The festival parcours continued at historically significant public places throughout the city, in site-specific works by Rossella Biscotti and Kevin van Braak on the public square Am Eisernen Tor, Igor & Ivan Buharov at the Volkshaus Graz, which steirischer herbst used for the first time, Henrike Naumann at the Haus der Architektur, Yoshinori Niwa on Hauptplatz (with a container for disposing of Nazi memorabilia), Funda Gül Özcan at the former Ankara Türkü Bar on Griesgasse, and Milica Tomić at the Forum Stadtpark (with archeological research work on a concentration camp in southern Styria).

There were also plays by Michael Portnoy and Roee Rosen at Orpheum, as well as Ivan Vyrypaev’s The Iran Conferenceat the University of Graz. The Russian ZIP Group installed a monumental sculpture with the slogan of the Yugoslavian partisans, “Death to fascism, freedom to the people!” on the roof of the Chamber of Labor, and the Theater im Bahnhof (a self-proclaimed “Volkstheater” collective) invited visitors on a taxi choreography through Graz, in which the drivers staged their own tours through the city and took visitors to the infamous Pascha nightclub, among other places.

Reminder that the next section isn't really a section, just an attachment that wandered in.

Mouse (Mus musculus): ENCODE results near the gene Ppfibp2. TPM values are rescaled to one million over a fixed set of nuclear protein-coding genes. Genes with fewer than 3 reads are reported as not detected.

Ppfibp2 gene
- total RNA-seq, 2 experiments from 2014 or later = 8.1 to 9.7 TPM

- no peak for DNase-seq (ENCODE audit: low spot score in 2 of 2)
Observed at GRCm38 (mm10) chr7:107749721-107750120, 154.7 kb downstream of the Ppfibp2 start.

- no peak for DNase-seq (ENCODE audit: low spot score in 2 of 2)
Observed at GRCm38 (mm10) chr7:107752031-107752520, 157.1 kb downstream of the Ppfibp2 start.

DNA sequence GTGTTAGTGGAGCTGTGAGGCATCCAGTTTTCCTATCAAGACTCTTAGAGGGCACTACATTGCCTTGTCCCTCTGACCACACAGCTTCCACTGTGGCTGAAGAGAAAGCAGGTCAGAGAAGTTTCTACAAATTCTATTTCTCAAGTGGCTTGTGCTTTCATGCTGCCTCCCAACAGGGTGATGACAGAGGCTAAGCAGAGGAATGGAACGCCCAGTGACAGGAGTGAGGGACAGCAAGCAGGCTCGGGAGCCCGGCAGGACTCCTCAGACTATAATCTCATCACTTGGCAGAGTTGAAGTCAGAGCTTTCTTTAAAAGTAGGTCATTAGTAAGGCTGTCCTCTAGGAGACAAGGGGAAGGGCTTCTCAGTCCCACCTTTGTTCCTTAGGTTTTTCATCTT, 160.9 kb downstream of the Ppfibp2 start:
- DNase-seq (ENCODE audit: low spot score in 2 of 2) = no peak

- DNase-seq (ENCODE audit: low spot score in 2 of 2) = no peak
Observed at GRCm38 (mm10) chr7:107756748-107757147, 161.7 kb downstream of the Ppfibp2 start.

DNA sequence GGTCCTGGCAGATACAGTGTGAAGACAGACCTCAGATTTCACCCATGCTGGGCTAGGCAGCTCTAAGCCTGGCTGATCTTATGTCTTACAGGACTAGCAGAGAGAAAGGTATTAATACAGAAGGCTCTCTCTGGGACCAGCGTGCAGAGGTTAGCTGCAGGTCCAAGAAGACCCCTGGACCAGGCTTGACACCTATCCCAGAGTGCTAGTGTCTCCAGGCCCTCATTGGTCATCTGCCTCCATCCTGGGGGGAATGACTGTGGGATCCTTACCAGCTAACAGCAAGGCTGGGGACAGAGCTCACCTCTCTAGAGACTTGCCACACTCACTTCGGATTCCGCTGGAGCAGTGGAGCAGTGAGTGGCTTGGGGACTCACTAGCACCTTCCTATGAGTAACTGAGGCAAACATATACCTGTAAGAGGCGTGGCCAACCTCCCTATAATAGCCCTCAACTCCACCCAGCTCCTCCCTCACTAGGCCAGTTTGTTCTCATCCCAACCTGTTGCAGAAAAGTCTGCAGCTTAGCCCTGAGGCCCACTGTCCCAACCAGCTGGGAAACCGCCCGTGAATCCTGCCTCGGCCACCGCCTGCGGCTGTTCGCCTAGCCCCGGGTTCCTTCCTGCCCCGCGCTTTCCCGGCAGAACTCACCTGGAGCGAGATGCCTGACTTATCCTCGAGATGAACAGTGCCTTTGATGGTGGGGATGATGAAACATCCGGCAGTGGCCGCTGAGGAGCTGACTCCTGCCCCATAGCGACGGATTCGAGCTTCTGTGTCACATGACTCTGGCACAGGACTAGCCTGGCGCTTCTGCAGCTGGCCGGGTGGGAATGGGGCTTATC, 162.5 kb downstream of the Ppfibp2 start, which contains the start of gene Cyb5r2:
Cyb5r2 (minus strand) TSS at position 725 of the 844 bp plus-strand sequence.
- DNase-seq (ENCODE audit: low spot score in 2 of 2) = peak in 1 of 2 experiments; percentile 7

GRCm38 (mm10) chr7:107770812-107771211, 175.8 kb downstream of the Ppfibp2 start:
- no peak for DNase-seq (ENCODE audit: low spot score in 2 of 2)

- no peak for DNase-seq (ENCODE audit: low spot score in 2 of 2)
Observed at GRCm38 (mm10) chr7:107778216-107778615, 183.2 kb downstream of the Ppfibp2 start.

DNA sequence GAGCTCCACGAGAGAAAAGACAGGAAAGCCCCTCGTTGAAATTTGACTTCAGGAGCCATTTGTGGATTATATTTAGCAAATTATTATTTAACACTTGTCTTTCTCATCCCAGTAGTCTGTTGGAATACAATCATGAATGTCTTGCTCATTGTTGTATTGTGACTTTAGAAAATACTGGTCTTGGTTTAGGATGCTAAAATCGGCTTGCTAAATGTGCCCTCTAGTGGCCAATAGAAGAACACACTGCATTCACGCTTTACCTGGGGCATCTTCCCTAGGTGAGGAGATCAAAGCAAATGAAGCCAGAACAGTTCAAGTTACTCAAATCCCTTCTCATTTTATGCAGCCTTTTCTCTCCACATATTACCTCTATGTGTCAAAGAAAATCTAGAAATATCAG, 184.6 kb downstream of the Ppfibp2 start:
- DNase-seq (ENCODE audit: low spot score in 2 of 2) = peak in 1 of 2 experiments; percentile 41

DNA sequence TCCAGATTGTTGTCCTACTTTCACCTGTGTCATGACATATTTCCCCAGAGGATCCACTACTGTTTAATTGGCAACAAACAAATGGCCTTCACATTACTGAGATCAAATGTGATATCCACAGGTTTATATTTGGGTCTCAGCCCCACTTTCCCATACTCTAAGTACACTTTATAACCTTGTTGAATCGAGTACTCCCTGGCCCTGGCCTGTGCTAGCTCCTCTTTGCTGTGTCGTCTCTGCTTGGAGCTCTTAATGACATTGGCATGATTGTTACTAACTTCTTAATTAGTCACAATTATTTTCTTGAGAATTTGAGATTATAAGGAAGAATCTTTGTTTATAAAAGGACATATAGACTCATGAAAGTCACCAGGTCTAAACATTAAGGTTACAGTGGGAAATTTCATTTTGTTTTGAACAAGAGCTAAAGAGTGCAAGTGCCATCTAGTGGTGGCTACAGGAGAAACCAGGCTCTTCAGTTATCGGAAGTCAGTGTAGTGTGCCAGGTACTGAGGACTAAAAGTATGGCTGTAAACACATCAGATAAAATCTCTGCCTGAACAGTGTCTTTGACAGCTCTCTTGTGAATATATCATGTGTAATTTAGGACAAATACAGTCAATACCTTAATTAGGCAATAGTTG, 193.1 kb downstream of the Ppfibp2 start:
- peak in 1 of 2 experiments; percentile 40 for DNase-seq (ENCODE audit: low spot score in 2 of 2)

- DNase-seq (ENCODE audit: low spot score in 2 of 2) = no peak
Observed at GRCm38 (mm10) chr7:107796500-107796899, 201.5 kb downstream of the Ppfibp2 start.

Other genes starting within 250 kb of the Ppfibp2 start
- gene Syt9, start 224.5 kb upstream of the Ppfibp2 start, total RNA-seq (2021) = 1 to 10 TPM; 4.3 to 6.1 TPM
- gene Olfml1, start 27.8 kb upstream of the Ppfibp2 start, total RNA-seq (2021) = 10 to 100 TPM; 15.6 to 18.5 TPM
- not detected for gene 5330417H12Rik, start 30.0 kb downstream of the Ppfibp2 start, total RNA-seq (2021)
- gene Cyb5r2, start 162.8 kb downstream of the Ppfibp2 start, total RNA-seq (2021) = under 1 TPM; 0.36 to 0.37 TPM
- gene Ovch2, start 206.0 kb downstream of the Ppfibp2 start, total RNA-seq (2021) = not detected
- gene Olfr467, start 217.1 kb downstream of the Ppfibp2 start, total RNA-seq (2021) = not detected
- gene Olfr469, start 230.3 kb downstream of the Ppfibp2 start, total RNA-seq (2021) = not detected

Our Little Fascisms was the title of a series of interviews and discussions with Ewa Majewska and Ishay Landa, among others, that took place over two days at Orpheum, and the Symposium on Photography XXI, organized by Camera Austria, investigated the Gewalt der Bilder (Violence of Images). The two events and other thematic evenings were part of the “Ideas” section, with free admission. musikprotokoll, directed by Elke Tschaikner in 2018, took place independently of the core program and included contributions by ZULI, Kurt Hentschläger, and the Klangforum Wien, among others.




Collateral Program

Festival opening

20.09., 5 pm
Europaplatz - Keplerstraße - Mariahilferplatz 
Bread & Puppet Theater, The Underneath the Above Parade #1

7:30 pm
Schloßbergplatz, Schloßbergstiege
Roman Osminkin, Putsch (After D.A. Prigov)

9 pm
Schloßbergbühne Kasematten
Laibach, Laibach´s Sound of Music



Akademie Graz

Am Eisernen Tor


Camera Austria

Dom im Berg

Ehemalige Ankara Türkü Bar


Haus der Architektur

Helmut List Halle

Hotel Daniel Graz

Hotel Wiesler, Frühling

Karl-Franzens-Universität Graz, Aula (Auditorium)

Karl-Franzens-Universität Graz, Heizhaus

Kulturzentrum bei den Minoriten

Literaturhaus Graz


Orpheum Extra

Schloßbergbühne Kasematten

Schloßbergplatz, Schloßbergstiege

Volkshaus Graz

Volkshochschule Steiermark (Arbeiterkammer, Dach)

esc medien kunst labor


steirischer herbst festival gmbh, Guide Book steirischer herbst ’18 (Graz: 2018)

→  Available here

Ekaterina Degot and David Riff, Volksfronten. Popular Fronts (Berlin: Hatje Cantz Verlag, 2019)

→  Available here